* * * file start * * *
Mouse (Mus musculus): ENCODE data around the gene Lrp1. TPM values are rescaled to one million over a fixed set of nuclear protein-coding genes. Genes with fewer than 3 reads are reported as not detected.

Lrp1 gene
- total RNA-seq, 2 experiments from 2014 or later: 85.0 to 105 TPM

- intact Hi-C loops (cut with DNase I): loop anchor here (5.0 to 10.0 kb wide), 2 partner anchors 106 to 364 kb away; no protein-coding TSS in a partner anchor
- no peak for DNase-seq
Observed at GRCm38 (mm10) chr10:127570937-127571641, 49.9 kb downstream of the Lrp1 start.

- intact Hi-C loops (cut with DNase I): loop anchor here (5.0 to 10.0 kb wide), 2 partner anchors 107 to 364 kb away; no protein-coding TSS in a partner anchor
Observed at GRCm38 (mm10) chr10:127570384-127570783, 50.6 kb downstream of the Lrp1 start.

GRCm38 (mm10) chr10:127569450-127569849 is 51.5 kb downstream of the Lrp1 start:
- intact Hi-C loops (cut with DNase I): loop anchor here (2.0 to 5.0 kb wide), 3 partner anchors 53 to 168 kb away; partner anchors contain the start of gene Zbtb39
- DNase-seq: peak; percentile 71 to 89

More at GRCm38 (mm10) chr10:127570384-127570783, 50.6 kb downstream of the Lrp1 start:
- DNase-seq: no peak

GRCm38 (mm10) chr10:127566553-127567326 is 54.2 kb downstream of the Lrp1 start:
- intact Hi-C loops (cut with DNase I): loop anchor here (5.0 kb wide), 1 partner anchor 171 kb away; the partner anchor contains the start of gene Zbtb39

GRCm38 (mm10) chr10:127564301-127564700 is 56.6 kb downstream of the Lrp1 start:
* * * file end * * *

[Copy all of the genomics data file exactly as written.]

Mouse (Mus musculus): ENCODE data around the gene Lrp1. TPM values are rescaled to one million over a fixed set of nuclear protein-coding genes. Genes with fewer than 3 reads are reported as not detected.

Lrp1 gene
- total RNA-seq, 2 experiments from 2014 or later: 85.0 to 105 TPM

- intact Hi-C loops (cut with DNase I): loop anchor here (5.0 to 10.0 kb wide), 2 partner anchors 106 to 364 kb away; no protein-coding TSS in a partner anchor
- no peak for DNase-seq
Observed at GRCm38 (mm10) chr10:127570937-127571641, 49.9 kb downstream of the Lrp1 start.

- intact Hi-C loops (cut with DNase I): loop anchor here (5.0 to 10.0 kb wide), 2 partner anchors 107 to 364 kb away; no protein-coding TSS in a partner anchor
Observed at GRCm38 (mm10) chr10:127570384-127570783, 50.6 kb downstream of the Lrp1 start.

GRCm38 (mm10) chr10:127569450-127569849 is 51.5 kb downstream of the Lrp1 start:
- intact Hi-C loops (cut with DNase I): loop anchor here (2.0 to 5.0 kb wide), 3 partner anchors 53 to 168 kb away; partner anchors contain the start of gene Zbtb39
- DNase-seq: peak; percentile 71 to 89

More at GRCm38 (mm10) chr10:127570384-127570783, 50.6 kb downstream of the Lrp1 start:
- DNase-seq: no peak

GRCm38 (mm10) chr10:127566553-127567326 is 54.2 kb downstream of the Lrp1 start:
- intact Hi-C loops (cut with DNase I): loop anchor here (5.0 kb wide), 1 partner anchor 171 kb away; the partner anchor contains the start of gene Zbtb39

GRCm38 (mm10) chr10:127564301-127564700 is 56.6 kb downstream of the Lrp1 start: